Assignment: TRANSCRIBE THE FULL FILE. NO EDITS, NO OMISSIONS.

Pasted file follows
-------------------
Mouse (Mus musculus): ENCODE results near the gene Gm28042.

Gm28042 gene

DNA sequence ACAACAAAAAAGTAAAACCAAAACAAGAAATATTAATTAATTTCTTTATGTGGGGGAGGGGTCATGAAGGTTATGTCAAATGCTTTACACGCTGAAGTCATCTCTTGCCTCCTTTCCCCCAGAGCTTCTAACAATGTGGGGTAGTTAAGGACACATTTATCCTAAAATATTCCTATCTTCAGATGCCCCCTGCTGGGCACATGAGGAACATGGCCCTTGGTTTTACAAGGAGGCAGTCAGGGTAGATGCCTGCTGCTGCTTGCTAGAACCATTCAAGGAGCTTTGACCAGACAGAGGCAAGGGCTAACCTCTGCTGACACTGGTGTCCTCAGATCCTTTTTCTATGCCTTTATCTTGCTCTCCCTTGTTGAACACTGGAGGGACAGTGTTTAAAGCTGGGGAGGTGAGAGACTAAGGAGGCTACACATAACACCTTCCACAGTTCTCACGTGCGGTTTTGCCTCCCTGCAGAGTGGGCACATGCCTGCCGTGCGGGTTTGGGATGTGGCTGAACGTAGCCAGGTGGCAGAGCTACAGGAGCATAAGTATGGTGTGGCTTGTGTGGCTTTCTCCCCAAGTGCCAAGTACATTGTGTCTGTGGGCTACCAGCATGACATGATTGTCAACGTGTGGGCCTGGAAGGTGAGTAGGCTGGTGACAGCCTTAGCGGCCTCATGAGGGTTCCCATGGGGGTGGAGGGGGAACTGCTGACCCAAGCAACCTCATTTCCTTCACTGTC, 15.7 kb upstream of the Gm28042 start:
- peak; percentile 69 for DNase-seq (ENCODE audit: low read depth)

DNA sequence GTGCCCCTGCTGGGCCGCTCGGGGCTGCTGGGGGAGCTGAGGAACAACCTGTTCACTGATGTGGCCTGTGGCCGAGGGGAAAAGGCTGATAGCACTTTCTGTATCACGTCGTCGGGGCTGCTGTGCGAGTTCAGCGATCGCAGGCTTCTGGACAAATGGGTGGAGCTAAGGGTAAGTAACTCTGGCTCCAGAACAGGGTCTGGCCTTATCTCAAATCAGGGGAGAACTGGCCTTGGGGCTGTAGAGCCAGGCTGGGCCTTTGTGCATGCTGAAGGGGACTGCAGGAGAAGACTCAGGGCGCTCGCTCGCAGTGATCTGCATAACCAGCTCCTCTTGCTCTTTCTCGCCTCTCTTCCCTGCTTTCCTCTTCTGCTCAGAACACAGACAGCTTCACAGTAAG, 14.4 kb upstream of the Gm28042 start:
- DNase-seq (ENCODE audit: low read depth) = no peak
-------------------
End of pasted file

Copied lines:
Mouse (Mus musculus): ENCODE results near the gene Gm28042.

Gm28042 gene

DNA sequence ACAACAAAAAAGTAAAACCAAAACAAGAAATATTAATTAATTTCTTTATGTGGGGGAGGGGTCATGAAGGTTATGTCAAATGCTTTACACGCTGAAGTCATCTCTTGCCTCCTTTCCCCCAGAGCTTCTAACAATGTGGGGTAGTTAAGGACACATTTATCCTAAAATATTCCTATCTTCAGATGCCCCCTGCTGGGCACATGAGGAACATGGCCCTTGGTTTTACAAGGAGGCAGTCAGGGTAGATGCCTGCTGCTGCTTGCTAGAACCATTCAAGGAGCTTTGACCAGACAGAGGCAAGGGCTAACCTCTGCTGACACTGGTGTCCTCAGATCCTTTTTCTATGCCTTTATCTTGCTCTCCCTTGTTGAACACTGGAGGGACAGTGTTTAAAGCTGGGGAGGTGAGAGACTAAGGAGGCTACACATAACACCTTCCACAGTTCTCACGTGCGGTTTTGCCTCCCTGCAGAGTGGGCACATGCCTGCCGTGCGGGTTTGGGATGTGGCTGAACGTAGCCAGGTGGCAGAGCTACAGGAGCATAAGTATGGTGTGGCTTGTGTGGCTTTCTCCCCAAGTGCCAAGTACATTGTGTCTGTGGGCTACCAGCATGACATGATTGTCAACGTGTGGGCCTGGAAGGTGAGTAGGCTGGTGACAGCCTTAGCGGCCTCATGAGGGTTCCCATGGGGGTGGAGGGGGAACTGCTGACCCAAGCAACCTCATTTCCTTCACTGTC, 15.7 kb upstream of the Gm28042 start:
- peak; percentile 69 for DNase-seq (ENCODE audit: low read depth)

DNA sequence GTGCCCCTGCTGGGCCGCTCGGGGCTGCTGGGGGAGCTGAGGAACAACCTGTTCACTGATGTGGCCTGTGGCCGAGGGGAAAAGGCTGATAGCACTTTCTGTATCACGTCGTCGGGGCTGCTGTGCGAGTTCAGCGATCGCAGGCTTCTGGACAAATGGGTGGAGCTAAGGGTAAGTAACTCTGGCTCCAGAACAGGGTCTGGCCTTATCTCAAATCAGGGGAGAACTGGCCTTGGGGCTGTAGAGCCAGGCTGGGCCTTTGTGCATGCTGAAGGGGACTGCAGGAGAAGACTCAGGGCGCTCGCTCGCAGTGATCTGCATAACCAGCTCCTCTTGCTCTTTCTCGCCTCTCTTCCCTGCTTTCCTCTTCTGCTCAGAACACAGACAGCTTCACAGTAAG, 14.4 kb upstream of the Gm28042 start:
- DNase-seq (ENCODE audit: low read depth) = no peak